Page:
Identifying the potential of green infrastructure planning in rural and peri-urban informal settlements in South Africa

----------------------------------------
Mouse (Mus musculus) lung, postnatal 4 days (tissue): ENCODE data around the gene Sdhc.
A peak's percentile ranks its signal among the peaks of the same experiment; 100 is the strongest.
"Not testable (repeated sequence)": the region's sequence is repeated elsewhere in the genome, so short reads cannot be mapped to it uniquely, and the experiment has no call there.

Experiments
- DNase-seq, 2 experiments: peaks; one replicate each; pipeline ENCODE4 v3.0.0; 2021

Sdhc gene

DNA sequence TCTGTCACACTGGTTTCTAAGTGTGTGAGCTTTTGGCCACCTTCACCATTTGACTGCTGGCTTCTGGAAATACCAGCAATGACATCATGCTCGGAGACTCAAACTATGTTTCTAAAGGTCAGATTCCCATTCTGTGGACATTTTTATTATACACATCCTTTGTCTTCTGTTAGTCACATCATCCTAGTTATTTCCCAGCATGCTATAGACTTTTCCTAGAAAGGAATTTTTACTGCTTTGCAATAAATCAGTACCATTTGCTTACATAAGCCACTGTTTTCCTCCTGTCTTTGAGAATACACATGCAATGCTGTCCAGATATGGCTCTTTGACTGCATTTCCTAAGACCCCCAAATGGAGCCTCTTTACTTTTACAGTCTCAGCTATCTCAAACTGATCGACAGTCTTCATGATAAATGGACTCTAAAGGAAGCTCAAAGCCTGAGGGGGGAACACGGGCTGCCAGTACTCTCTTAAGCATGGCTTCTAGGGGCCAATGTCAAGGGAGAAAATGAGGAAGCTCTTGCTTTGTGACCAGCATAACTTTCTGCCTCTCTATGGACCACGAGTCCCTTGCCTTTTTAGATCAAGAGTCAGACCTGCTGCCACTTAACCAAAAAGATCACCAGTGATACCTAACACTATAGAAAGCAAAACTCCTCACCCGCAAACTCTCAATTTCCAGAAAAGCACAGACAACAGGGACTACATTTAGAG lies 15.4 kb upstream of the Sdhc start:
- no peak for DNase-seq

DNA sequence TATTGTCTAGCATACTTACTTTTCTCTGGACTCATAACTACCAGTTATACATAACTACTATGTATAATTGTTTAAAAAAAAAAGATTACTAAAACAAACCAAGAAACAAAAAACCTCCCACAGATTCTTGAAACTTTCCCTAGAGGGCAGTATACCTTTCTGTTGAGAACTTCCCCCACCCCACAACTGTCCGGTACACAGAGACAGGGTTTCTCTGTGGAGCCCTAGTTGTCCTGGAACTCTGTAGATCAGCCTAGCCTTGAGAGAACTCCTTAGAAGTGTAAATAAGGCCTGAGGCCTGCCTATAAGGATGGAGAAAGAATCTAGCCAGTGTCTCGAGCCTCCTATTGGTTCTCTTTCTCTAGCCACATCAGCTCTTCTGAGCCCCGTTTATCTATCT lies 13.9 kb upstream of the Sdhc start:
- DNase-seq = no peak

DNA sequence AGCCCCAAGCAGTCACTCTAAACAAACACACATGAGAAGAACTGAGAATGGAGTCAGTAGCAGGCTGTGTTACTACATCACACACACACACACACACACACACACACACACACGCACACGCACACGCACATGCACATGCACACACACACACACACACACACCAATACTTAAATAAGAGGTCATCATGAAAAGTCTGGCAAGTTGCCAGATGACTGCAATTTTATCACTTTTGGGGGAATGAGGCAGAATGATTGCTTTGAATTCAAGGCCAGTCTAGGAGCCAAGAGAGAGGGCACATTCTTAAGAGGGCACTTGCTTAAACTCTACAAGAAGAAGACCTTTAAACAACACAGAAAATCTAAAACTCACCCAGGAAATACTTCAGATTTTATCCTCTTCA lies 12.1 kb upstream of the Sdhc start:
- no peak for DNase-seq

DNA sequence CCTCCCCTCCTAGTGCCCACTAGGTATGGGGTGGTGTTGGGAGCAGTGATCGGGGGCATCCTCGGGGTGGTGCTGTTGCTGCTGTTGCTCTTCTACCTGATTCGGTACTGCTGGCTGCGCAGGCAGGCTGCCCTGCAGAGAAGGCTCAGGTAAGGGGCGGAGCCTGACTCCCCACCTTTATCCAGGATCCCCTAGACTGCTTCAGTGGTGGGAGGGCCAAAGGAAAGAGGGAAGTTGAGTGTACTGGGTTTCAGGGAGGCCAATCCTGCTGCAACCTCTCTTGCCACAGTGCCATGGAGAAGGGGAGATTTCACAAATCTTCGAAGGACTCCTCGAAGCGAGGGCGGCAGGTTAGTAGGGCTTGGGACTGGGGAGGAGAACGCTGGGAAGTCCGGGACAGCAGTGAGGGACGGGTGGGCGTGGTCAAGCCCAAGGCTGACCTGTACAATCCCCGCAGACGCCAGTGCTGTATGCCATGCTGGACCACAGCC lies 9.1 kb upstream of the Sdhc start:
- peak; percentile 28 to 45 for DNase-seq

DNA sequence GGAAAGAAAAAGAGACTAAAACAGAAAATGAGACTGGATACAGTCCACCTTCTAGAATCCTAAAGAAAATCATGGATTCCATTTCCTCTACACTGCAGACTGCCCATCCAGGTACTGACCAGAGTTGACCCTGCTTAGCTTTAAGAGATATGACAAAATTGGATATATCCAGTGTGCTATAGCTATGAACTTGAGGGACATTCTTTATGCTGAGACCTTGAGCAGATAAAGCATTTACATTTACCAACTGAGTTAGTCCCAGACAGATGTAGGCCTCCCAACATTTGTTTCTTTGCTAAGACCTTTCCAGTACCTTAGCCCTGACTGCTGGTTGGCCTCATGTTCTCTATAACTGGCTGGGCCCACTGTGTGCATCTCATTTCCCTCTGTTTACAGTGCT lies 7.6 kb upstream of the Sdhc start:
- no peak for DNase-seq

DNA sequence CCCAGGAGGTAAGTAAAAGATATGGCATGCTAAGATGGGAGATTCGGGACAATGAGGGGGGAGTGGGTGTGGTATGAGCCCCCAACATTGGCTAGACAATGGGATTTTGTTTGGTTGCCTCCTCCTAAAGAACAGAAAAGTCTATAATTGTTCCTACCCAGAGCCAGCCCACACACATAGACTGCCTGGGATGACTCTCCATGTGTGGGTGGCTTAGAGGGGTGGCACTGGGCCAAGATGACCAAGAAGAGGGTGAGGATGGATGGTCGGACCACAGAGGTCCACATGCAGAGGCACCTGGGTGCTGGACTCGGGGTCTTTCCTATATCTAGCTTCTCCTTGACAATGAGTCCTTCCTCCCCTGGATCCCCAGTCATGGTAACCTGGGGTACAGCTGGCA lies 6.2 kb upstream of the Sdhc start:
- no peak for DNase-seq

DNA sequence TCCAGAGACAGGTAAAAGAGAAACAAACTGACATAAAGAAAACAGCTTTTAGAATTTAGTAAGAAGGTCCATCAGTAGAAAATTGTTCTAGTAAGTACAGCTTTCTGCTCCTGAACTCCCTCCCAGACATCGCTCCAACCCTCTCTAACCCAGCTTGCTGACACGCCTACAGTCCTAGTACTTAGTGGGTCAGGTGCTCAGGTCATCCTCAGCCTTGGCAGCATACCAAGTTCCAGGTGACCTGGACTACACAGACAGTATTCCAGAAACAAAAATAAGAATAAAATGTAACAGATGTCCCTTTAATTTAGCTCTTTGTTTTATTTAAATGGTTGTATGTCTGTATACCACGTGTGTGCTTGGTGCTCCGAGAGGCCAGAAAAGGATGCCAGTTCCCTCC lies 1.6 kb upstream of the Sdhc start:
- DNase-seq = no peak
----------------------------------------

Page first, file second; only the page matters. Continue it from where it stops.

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A strong definition to use when thinking of Green Infrastructure (GI) would be the “natural and semi-natural areas, strategically planned with other environmental features, designed and managed so as to provide a wide array of eco-systemic services” (Miccoli et al., 2014:1082). Ahern et al., (2014:256) confirms this definition while adding that GI is the “spatially and functionally integrated systems and networks of protected landscapes supported with protected, artificial and hybrid infrastructures of built landscapes that provide multiple, complementary ecosystem and landscape functions to the public, in support of sustainability”. Natural systems, also known as eco-systems, are identified and planned in such a way as to include anthropogenic dimensions (Ojea, 2015:41; Travers et al., 2013:21). This brings forth an adaptive ecosystem service where the ecosystem serve in the ways that were changed by human-induced alterations of society and natural systems (Beumer & Martens, 2014:99). A diversified concept, such as GI, Roberts et al., (2012:168) argue, integrates with numerous challenges of human and natural interactions, especially from a strategic spatial view. This research, however, applied GI to informal settlements in rural and peri-urban regions. Rural and peri-urban (RPU) regions raises unique considerations in terms of GI (Green Infrastructure) planning, because such regions are more interconnected with natural surrounding elements (like water, trees, plants, birds, insects, etc.) in comparison to human-built spaces (e.g. tarred streets, concrete foundations, steel structures, etc.). Urban sprawl, affecting RPU areas in man-made and natural landscapes, is argued to represent land levelling and stripping off natural benefits, while decreasing water permeability, towards no specific built growth pattern and discourage ecosystems' eligibility to function. Many poor communities establish informal settlements that create densely built sites in vulnerable natural areas. These sites, such as in riparian corridors, coastal ecosystems, and steep hills, are chosen by informal settlement communities because of the availability to accessible, cheap, and sometimes free, environmental services. Such unplanned development that results from sprawl could potentially impact socio-ecologically valuable and sensitive regions through air pollution, sewage discharge into watercourses, infill of wetlands from urbanization, and deforestation. The potential of GI planning has been identified for rural and peri-urban informal settlements, in order to provide more insight into such natural and man-made spatial planning relations. Multiple spatial and temporal scales exist within the ecology of the landscape, land-use development, human settlement planning, and infrastructure planning. Regional planning scales, commonly preferred regarding GI planning, crosses various ecosystem service boundaries, administrative and political authority zones to comprehend spatial planning complexities. Urban metabolic systems are directed by regulating land use planning directions, which transforms regional environments collectively. This research argues that by identifying the potential of GI planning in RPU informal settlement regions, sustainable development approaches and strategic landscape management can be strengthened in order to mutually benefit human livelihoods, as well as the spatial integrity of natural systems. Although GI can be planned and implemented on various spatial planning scales, ranging from global, national, regional, metropolitan, district or house/block areas, this research focuses on the sub-regional district scale. This research applied a sub-regional district scale in order to identify the potential of GI planning in RPU regions through applied GI planning principles. The GI planning principles used in this research were considered on the sub-regional district scale of the eThekwini Municipality, KwaZulu Natal, South Africa. From here the influence of RPU informal settlements was identified by using established GI, represented as Metropolitan Open Space Systems (MOSS). ArcGIS 10.4.1 was used to project various buffer widths (required to protect and conserve GI) over informal settlement points, as to determine the potential influence informal RPU settlements may have on established GI. GI planning principles were then applied to these buffers which overlapped from informal settlements and established GI, in order to create strategic spatial maps portraying the influence of RPU informal settlements, in regards to GI planning potential. Lessons learned by identifying the potential of GI planning from the influence of RPU informal settlements illustrate visible and discernible regions for further GI planning while comprehending individual and collective space, for the multi-functionality and spatial connectivity of GI. The potential influence of RPU informal settlements was identified as it was unknown towards spatial planning. Through identifying these influence patterns spatial planning can comprehend natural and strategically built spatial planning scales in order to include the anthropogenic connection with nature. However, this is limited exclusively to RPU informal settlement regions.